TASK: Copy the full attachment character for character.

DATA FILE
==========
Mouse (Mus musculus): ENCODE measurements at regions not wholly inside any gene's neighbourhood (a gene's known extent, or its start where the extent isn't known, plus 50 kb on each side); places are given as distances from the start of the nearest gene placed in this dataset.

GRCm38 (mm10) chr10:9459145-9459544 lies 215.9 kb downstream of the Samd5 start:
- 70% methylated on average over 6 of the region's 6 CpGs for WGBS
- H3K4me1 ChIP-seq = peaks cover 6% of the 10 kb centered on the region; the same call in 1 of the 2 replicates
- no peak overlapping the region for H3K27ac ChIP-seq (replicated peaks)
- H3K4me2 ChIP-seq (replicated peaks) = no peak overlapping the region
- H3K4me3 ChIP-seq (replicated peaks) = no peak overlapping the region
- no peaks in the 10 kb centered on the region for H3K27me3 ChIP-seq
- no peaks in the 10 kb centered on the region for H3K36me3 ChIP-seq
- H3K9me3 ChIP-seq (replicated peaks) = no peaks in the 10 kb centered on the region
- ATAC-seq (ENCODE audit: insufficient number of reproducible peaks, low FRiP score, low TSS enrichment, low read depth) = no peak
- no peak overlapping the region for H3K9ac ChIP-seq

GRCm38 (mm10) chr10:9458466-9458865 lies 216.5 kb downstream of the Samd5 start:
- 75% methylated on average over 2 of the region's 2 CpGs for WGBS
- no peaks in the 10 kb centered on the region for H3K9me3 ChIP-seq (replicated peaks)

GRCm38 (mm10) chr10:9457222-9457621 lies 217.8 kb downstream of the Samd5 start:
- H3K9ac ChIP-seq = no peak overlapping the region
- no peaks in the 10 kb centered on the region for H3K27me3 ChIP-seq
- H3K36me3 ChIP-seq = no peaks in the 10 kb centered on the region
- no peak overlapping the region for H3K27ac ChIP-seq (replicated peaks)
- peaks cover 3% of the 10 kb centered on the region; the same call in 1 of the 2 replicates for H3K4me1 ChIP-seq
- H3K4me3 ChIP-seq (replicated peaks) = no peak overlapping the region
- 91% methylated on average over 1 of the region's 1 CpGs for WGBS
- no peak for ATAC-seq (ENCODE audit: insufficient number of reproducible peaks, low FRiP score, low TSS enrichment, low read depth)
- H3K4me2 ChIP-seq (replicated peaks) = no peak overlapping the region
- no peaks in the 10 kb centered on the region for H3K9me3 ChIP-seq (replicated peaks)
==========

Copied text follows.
Mouse (Mus musculus): ENCODE measurements at regions not wholly inside any gene's neighbourhood (a gene's known extent, or its start where the extent isn't known, plus 50 kb on each side); places are given as distances from the start of the nearest gene placed in this dataset.

GRCm38 (mm10) chr10:9459145-9459544 lies 215.9 kb downstream of the Samd5 start:
- 70% methylated on average over 6 of the region's 6 CpGs for WGBS
- H3K4me1 ChIP-seq = peaks cover 6% of the 10 kb centered on the region; the same call in 1 of the 2 replicates
- no peak overlapping the region for H3K27ac ChIP-seq (replicated peaks)
- H3K4me2 ChIP-seq (replicated peaks) = no peak overlapping the region
- H3K4me3 ChIP-seq (replicated peaks) = no peak overlapping the region
- no peaks in the 10 kb centered on the region for H3K27me3 ChIP-seq
- no peaks in the 10 kb centered on the region for H3K36me3 ChIP-seq
- H3K9me3 ChIP-seq (replicated peaks) = no peaks in the 10 kb centered on the region
- ATAC-seq (ENCODE audit: insufficient number of reproducible peaks, low FRiP score, low TSS enrichment, low read depth) = no peak
- no peak overlapping the region for H3K9ac ChIP-seq

GRCm38 (mm10) chr10:9458466-9458865 lies 216.5 kb downstream of the Samd5 start:
- 75% methylated on average over 2 of the region's 2 CpGs for WGBS
- no peaks in the 10 kb centered on the region for H3K9me3 ChIP-seq (replicated peaks)

GRCm38 (mm10) chr10:9457222-9457621 lies 217.8 kb downstream of the Samd5 start:
- H3K9ac ChIP-seq = no peak overlapping the region
- no peaks in the 10 kb centered on the region for H3K27me3 ChIP-seq
- H3K36me3 ChIP-seq = no peaks in the 10 kb centered on the region
- no peak overlapping the region for H3K27ac ChIP-seq (replicated peaks)
- peaks cover 3% of the 10 kb centered on the region; the same call in 1 of the 2 replicates for H3K4me1 ChIP-seq
- H3K4me3 ChIP-seq (replicated peaks) = no peak overlapping the region
- 91% methylated on average over 1 of the region's 1 CpGs for WGBS
- no peak for ATAC-seq (ENCODE audit: insufficient number of reproducible peaks, low FRiP score, low TSS enrichment, low read depth)
- H3K4me2 ChIP-seq (replicated peaks) = no peak overlapping the region
- no peaks in the 10 kb centered on the region for H3K9me3 ChIP-seq (replicated peaks)